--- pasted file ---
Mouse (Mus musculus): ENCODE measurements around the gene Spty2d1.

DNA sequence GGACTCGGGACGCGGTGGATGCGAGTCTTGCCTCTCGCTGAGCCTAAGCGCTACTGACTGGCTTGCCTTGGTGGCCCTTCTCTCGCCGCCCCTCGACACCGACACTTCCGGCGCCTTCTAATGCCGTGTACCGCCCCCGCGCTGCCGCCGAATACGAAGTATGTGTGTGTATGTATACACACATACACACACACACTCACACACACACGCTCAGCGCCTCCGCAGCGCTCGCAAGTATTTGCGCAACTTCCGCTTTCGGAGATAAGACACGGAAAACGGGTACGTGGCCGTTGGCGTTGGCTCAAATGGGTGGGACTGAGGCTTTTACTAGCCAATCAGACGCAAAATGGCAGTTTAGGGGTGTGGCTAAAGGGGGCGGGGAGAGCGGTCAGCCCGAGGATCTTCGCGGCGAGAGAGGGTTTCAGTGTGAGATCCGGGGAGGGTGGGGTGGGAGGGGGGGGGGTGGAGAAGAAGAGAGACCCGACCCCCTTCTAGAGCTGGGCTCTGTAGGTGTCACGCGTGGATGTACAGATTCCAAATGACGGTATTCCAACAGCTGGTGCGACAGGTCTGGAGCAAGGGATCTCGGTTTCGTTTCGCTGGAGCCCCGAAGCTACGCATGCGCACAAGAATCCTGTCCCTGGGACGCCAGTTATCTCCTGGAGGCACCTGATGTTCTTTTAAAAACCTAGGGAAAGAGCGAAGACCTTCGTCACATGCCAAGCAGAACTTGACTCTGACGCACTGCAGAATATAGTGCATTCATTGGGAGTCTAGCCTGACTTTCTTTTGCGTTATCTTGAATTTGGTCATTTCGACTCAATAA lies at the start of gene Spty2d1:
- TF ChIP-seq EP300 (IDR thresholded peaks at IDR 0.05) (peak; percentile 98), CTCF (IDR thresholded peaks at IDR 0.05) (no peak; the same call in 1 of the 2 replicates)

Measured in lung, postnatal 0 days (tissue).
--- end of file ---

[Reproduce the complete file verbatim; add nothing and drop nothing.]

Mouse (Mus musculus): ENCODE measurements around the gene Spty2d1.

DNA sequence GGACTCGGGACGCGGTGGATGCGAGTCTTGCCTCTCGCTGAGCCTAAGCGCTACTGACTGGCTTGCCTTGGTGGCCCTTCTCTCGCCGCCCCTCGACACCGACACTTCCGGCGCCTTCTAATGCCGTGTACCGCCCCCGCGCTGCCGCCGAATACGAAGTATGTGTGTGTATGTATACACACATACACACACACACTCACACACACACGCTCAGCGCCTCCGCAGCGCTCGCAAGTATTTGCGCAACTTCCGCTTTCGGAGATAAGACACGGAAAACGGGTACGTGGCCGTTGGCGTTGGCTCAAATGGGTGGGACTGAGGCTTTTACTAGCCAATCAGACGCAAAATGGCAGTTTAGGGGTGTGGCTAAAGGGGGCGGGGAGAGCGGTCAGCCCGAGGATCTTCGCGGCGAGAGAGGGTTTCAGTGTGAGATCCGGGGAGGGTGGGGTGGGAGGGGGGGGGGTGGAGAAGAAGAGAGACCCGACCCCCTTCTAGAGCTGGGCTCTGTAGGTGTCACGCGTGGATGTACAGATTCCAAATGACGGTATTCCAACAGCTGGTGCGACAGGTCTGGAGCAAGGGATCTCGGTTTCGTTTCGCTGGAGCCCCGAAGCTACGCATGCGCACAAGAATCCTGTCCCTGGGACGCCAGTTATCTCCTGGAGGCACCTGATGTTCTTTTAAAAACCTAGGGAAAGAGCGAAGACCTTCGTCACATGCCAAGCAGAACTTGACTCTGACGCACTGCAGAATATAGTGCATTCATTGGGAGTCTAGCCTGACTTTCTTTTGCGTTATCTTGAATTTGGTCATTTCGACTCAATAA lies at the start of gene Spty2d1:
- TF ChIP-seq EP300 (IDR thresholded peaks at IDR 0.05) (peak; percentile 98), CTCF (IDR thresholded peaks at IDR 0.05) (no peak; the same call in 1 of the 2 replicates)

Measured in lung, postnatal 0 days (tissue).